In a March 16, 2011 column in Townhall, conservative pundit Ann Coulter wrote an article about radiation entitled “A Glowing Report on Radiation,” in which she argues that radiation is not as dangerous as the media makes it out to be, and that low levels of radiation can actually have positive health effects. Even doses of radiation that are above the minimum safety levels, says Coulter, can actually do wonderful things for people, such as decrease cancer rates. Her clear implication is that the only people fear-mongering about radiation are the crazy liberal environmentalists.
Here is the major problem: Ann Coulter has no idea what she is talking about, and she is an idiot to boot. Of course, as those of us in the skeptical community have recognized for a long time, when politicians and political writers start writing about subjects that are not political and wander into subjects like science, they tend to get so far out of their element that they absolutely discredit themselves in the long run, if not right off the bat. Such damaging hits to their credibility come as a result of a combination of being insufficiently literate in science and holding political views that are very definitive (some might say extreme political views, in the case of Coulter). The simple fact that people like Coulter have a strong ideological position staked out to defend means that they are inevitably going to be interested in defending such positions with science, despite being scientifically illiterate.
While what I am describing is a general tendency characteristic of politicians and political writers who wander out of their field, one thing should be made clear: Ann Coulter never had any credibility to begin with, one reason being that a large portion of her 2007 book Godless: The Church of Liberalism (which I have reviewed here) is devoted to attacking the science of evolution as a “myth.” It is not as if Coulter randomly waltzed her way into the scientific field for the first time with this one article. She is in fact constantly exposing her scientific ignorance to the world (and has been for many years now), and the pride with which she does so makes it all the more embarrassing for her. Someone needs to remind Coulter that she is a lawyer; she studied law at the University of Michigan Law School in the 1980s. If she had her own best interests in mind, she would do what she should do and stick to law and only make comments within that field.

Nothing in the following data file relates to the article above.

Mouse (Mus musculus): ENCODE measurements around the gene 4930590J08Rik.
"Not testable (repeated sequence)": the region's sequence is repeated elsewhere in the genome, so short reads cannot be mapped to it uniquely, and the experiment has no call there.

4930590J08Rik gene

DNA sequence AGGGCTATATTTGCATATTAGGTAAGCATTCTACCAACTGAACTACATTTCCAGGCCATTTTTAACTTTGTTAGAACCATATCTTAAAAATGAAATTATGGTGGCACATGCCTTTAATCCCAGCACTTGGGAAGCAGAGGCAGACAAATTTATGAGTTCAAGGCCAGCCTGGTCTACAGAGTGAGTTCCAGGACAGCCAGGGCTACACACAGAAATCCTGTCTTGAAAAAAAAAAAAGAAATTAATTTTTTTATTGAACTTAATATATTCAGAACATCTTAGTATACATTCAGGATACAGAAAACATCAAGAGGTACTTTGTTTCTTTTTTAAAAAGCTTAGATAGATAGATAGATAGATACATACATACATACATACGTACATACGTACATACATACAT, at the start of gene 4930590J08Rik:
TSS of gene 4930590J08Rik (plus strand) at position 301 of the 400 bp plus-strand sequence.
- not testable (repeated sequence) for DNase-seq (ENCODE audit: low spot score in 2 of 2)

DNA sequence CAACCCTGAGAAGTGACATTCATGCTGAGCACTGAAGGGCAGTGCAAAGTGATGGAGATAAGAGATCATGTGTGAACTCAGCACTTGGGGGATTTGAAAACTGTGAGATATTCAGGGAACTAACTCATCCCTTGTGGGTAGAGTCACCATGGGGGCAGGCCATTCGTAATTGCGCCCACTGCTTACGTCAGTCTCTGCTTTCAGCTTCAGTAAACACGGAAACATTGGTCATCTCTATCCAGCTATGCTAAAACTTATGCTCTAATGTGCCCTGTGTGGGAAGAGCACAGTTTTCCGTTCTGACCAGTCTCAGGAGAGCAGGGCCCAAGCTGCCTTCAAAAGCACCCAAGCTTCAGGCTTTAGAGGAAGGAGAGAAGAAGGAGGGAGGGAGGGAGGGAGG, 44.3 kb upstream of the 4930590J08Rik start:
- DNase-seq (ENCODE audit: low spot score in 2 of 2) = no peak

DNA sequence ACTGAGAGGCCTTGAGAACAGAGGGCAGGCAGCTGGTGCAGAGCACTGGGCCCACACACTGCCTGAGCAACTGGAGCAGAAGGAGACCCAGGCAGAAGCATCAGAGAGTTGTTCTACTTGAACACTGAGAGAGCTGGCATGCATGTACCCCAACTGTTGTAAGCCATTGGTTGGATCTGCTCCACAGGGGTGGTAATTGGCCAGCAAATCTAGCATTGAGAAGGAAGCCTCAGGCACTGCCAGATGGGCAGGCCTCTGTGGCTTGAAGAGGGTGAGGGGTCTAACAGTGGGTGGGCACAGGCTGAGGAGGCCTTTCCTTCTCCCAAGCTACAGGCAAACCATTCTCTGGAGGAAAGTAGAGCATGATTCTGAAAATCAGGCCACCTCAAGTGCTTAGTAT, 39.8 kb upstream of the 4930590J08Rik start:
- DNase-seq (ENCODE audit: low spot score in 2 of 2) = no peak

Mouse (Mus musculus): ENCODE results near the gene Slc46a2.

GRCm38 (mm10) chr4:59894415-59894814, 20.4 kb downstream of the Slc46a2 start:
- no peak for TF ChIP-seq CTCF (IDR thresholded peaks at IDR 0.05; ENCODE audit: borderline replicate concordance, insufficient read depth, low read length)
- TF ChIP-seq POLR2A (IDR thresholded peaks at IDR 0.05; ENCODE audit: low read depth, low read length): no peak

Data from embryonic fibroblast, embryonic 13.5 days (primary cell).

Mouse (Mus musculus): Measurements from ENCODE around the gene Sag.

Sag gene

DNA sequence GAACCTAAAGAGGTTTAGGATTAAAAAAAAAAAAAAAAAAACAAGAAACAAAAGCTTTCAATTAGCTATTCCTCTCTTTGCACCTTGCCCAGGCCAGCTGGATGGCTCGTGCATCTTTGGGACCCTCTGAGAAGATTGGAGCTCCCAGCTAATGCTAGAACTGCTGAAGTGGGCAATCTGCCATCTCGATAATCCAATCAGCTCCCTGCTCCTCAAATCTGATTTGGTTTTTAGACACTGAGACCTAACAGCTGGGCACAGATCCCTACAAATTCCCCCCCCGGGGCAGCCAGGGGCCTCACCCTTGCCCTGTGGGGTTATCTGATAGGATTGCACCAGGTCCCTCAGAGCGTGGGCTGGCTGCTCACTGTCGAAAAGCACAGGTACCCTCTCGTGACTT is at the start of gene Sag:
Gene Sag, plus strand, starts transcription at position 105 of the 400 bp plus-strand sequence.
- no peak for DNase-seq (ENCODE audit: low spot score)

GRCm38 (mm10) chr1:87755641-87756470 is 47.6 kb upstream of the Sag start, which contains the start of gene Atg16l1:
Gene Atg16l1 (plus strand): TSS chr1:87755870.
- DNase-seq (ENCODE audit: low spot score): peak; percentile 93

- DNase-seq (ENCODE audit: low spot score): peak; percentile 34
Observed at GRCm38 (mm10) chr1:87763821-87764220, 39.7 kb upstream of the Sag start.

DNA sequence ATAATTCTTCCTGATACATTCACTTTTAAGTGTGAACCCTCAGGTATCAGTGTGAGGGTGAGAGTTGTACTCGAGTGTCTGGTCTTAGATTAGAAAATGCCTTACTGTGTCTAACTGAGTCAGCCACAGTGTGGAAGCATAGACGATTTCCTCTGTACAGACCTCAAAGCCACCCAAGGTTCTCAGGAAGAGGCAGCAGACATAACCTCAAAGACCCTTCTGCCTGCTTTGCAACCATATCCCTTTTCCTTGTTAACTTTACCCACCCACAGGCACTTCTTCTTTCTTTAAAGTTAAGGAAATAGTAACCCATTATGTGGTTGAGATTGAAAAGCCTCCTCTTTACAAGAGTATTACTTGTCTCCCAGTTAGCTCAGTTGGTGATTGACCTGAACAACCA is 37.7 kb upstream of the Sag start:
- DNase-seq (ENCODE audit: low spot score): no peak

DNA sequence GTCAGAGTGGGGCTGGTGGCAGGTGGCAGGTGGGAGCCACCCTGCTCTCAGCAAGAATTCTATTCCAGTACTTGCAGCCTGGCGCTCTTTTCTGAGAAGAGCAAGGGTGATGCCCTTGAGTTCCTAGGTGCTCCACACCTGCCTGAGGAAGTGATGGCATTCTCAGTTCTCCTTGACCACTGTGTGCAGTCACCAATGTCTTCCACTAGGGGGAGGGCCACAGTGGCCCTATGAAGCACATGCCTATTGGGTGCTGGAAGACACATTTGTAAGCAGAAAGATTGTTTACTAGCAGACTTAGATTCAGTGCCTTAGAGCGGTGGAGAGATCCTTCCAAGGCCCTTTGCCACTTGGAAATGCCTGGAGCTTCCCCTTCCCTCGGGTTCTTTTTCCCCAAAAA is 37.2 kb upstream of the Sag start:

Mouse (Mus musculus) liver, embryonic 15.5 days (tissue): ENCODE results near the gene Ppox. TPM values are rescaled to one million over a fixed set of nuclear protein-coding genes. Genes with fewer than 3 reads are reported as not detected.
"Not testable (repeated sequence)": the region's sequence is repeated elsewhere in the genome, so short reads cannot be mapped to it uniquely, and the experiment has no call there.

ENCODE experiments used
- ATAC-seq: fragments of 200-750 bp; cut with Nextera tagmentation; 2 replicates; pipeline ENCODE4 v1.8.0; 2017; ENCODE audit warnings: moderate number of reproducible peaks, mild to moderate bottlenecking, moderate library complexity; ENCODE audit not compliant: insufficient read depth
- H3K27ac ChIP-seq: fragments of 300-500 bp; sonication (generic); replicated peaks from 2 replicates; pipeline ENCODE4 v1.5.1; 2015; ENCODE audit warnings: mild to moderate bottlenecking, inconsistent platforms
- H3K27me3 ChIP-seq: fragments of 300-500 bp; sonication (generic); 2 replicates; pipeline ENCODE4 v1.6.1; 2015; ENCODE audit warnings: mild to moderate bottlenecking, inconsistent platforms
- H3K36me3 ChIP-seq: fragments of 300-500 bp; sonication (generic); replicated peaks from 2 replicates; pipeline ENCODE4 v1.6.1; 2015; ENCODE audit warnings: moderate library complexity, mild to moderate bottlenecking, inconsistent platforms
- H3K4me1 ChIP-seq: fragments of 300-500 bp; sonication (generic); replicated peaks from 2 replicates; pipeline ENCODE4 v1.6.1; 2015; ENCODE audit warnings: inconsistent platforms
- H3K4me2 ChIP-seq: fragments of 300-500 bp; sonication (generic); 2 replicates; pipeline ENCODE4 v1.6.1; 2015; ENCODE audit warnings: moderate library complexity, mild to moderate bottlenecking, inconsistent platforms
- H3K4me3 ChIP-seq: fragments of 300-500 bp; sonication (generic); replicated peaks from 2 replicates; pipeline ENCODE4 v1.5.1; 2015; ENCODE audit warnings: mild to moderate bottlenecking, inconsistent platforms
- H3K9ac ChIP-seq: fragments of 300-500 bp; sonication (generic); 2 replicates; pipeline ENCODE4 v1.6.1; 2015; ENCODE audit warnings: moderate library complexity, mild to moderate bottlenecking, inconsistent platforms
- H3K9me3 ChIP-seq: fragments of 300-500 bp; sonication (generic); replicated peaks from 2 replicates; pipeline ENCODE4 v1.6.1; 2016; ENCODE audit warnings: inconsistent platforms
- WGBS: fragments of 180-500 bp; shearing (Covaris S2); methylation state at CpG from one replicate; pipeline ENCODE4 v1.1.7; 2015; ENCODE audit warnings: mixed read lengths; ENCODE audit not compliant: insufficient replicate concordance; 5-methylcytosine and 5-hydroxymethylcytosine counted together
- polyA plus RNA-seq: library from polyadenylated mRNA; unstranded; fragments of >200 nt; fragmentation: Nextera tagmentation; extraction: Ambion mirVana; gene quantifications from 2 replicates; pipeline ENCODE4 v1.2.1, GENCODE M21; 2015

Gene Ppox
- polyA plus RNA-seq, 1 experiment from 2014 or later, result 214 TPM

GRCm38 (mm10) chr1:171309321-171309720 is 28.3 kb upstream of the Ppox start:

Coulter’s Scientific Errors
As an aspiring journalist with an interest in science, I want to do my part to improve the dismal state of science journalism in this country, and this rebuttal is a result of that interest. Upon my own investigation, I found the actual scientific backdrop to Ann Coulter’s fallacious claims very interesting and worth sharing.
The phenomenon of low levels of radiation having positive health effects is generally known as hormesis, where something that is either toxic or harmful can, at lower doses, actually be helpful in some way (but not necessarily in an proportionately inverse way to its harmful effects). Radiation hormesis is the subject at hand in Coulter’s article. The theory underlying hormesis is itself somewhat controversial; interestingly enough, hormesis is a term used by homeopaths as a way of justifying the pseudoscience of homeopathy, especially with regard to the “like cures like” notion. Of course, homeopaths do not treat their patients with small doses at all. They treat people with nonexistent doses, so their usage of the term “hormesis” is inappropriate (the sheer insanity of homeopathy is too wearying to explain here).
Moreover, even if hormesis does exist, it operates according to a very specific mechanism. It is not a generic principle of biology, as Coulter makes it out to be. The hormesis effect would be produced only in certain specific substances. At low doses, substances open to the hormesis process may display more of a positive than a negative effect, but toxicity does at some point kick in nevertheless. This is true of every single drug we have ever used. It is even true of water! While there is a dose range at which drugs have some effect that can be exploited for benefit, the fact remains that virtually everything becomes toxic given a dose that is high enough.
The specific notion of hormesis applies to the way in which toxicity versus dose is extrapolated and graphed. It is very easy to document a large toxic effect in studies of any kind, whether they are animal studies, experimental studies, or observational studies. Thus, our most reliable data concerning the dose response effect of toxins is that the higher the dose, the higher is the toxicity end of the spectrum. By definition, it is difficult to detect tiny amounts of toxicity; by virtue of being smaller, it wreaks less of an effect that is hard to detect against the background of noise. This means that the closer one approaches zero while attempting to extrapolate a graph downward, the less reliable the data becomes. When studying possible hormesis effects, scientists will often take the objective, clearly-measurable and high-toxic effects and then extrapolate downward, watching carefully to take note of the point at which the said toxic effects become essentially zero.